There are two houses in A Sudden Light. There's Riddell House, the mansion on the North Estate, and there's Elijah's city house on Minor Avenue. The Minor Avenue residence was based on the Stimson-Green Mansion in Seattle, designed by Kirtland Cutter. Also, many features of Riddell House were taken from the Stimson-Green Mansion--servants' stairs, pantries, a smoking room, a ballroom, false walls for hiding things.

I got the idea of Riddell House from a photograph I had seen of the Forestry Building, which was built for the Alaska-Yukon-Pacific Exposition in 1909. The building used entire tree trunks for pillars. They called it "a temple to timber," and when I saw it, I thought: "Ah, yes, this is where my family lives. This is where my ghost dances."

Something important is hidden on a bookshelf behind three volumes of Eugene O'Neill's collected works. Of all the books you could have chosen for this scene, why these particular ones?

There are no accidents in fiction; everything is there because the writer had a reason to put it there. So I do have a reason for choosing Eugene O'Neill. However, I firmly believe a writer does not get to dictate meaning or interpretation to his reader; each reader will read a book differently, based on his or her experiences, values and beliefs. Therefore, my reason for using O'Neill is less important than your thoughts on why I might have done it.

Ben Riddell vividly describes what it's like to scale trees that are several hundred feet tall: the adrenaline rush, the exhilaration of being so close to nature and so far removed from humanity. How far did you go for your research or, more accurately, how high? Did you climb the trees like Ben, Harry and Trevor do in the novel?

I did climb trees as research. I worked with tree climbing guru Tim Kovar, and I went down to Oregon to learn both single-rope and double-rope climbing techniques. I think about 150 feet was as high as we got. And that's plenty high for me. Still, I really did experience the effect of being held by the tree. When you're in the middle of a climb, the limbs and greenery are so dense it almost feels like you're in a room, even though you're a hundred feet in the air, dangling by a thin length of rope.

Ben and Harry didn't have access to the technology used in recreational tree climbing today: synthetic ropes and ascenders and saddles. They had to climb the old-fashioned way--spikes and a flip line. While that would damage a younger tree, they were climbing trees hundreds of years old, and the bark would have been so thick their spikes wouldn't have done harm to the tree.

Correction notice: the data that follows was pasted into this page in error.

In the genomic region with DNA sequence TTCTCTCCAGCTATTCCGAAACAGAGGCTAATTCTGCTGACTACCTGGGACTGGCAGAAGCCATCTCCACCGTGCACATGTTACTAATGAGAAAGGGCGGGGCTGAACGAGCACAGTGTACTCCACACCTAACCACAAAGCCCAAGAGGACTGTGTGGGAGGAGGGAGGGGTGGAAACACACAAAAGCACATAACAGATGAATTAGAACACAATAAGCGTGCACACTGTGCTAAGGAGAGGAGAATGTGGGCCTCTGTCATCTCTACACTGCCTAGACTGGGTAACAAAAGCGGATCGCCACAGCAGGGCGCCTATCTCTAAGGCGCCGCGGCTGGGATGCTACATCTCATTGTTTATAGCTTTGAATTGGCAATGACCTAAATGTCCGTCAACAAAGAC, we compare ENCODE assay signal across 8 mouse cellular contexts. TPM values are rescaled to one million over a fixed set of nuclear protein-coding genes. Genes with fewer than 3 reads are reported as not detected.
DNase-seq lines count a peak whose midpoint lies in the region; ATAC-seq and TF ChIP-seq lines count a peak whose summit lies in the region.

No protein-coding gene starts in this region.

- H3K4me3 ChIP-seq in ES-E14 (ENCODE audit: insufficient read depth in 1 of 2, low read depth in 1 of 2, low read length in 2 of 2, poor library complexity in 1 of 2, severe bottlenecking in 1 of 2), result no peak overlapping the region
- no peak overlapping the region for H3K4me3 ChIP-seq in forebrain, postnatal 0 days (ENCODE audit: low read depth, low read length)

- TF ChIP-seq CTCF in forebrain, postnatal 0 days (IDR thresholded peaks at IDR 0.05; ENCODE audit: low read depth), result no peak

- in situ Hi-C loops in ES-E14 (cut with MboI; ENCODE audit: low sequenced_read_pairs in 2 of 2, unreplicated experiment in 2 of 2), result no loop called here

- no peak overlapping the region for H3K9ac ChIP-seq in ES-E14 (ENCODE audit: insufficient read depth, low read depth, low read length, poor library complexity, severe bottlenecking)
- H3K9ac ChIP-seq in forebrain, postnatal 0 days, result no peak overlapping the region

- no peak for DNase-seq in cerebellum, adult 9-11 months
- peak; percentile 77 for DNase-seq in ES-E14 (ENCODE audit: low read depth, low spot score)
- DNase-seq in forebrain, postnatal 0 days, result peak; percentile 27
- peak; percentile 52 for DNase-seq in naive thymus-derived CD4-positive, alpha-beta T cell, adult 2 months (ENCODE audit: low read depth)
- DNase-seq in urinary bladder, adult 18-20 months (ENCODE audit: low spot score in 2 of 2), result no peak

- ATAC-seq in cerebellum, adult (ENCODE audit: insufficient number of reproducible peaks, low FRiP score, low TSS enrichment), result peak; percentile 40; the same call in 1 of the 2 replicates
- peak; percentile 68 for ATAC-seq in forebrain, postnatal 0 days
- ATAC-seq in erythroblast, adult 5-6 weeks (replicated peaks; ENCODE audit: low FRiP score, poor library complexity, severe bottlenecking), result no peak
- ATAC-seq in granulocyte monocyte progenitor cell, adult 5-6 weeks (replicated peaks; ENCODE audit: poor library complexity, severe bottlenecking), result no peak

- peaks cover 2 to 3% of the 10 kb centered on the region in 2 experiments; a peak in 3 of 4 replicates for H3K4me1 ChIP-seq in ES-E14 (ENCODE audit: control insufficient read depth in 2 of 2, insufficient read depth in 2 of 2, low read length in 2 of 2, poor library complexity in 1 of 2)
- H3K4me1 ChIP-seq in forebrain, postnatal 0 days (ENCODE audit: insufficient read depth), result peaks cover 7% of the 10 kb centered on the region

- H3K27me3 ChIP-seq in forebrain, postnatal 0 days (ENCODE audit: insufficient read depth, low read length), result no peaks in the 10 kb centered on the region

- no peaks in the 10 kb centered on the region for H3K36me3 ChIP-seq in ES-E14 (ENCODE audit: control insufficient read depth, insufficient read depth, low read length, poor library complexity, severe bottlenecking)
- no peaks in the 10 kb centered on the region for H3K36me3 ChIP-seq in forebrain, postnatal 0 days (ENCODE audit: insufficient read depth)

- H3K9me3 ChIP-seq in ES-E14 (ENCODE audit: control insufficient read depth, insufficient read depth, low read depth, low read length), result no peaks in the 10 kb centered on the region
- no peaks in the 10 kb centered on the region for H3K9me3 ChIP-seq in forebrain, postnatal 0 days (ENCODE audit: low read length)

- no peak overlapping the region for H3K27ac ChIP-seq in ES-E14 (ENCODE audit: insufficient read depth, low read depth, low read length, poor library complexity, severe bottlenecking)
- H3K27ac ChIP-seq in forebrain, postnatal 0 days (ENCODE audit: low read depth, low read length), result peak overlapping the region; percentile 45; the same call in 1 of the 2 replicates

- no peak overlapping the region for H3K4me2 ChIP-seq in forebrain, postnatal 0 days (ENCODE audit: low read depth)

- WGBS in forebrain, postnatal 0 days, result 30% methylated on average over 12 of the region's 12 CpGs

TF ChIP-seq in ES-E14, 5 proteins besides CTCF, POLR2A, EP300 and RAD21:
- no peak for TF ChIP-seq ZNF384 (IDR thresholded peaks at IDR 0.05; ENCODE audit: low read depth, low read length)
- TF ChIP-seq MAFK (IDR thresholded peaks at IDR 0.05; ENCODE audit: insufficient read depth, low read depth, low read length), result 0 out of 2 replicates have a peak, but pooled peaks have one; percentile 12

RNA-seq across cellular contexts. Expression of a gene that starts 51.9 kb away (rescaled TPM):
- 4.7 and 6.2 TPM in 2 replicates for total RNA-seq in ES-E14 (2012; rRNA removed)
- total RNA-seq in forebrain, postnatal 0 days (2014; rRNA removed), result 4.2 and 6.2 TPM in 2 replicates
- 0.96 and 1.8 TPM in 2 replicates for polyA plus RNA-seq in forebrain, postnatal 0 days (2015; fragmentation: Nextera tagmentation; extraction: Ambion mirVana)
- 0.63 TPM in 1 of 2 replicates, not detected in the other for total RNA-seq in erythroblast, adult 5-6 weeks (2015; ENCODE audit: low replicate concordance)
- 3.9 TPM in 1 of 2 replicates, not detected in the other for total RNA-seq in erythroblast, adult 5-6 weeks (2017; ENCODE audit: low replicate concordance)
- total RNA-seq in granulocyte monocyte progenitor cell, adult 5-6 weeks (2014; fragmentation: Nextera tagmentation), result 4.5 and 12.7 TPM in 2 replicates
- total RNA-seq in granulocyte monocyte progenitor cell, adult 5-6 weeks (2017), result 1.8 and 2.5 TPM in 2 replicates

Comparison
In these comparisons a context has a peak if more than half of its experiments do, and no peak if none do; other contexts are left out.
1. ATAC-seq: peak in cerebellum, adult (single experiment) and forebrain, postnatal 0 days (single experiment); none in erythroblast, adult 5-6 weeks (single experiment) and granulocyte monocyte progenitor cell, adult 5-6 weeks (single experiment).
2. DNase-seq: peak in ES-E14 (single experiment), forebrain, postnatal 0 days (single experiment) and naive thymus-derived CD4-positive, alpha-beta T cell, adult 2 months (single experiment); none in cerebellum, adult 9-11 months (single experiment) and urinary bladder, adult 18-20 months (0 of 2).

A Sudden Light lovingly depicts the natural beauty of the Pacific Northwest and touches on the conflict between development and preservation. Would you like readers to consider the issue of conservation even after they finish reading the novel? Was that something you had in mind while you were writing the book?

It was not my goal to write an "issue" book, and yet my book raises several issues that we grapple with as a society and a culture. Conservation is certainly one of them. I have my feelings, but, again, I don't think it's my place to tell the reader what to think. Rather, my job is to reveal the complexity of these issues through the thoughts and actions of my characters so that the reader can form a thoughtful understanding of his or her own positions on the subjects. So, yes, I would like the reader to consider the many issues in my book--conservation being an important one. I think we all need to lead thoughtful and deliberate lives. And if I can provide a catalyst for that thoughtfulness in the form of an engaging and entertaining read... well, then I've done something to help make things better. And isn't that something we should all strive to achieve?  --Shannon McKenna Schmidt

Shelf vetted, publisher supported.

Book Review


Full Measure

by T. Jefferson Parker

Over many years, Archie and Caroline Norris built one of the finest avocado farms in Fallbrook, Calif., but drought and a devastating wildfire put them on the edge of bankruptcy. Their oldest son, Ted, is partially lame and mentally unstable. When their youngest son, Patrick, returns home a local hero after his deployment in Afghanistan with an acclaimed Marine battalion, Archie hopes the can-do Pat will help salvage the trees and take over the farm. Unfortunately, Pat's tour in the Sangin District has broken his optimism and hardened his heart.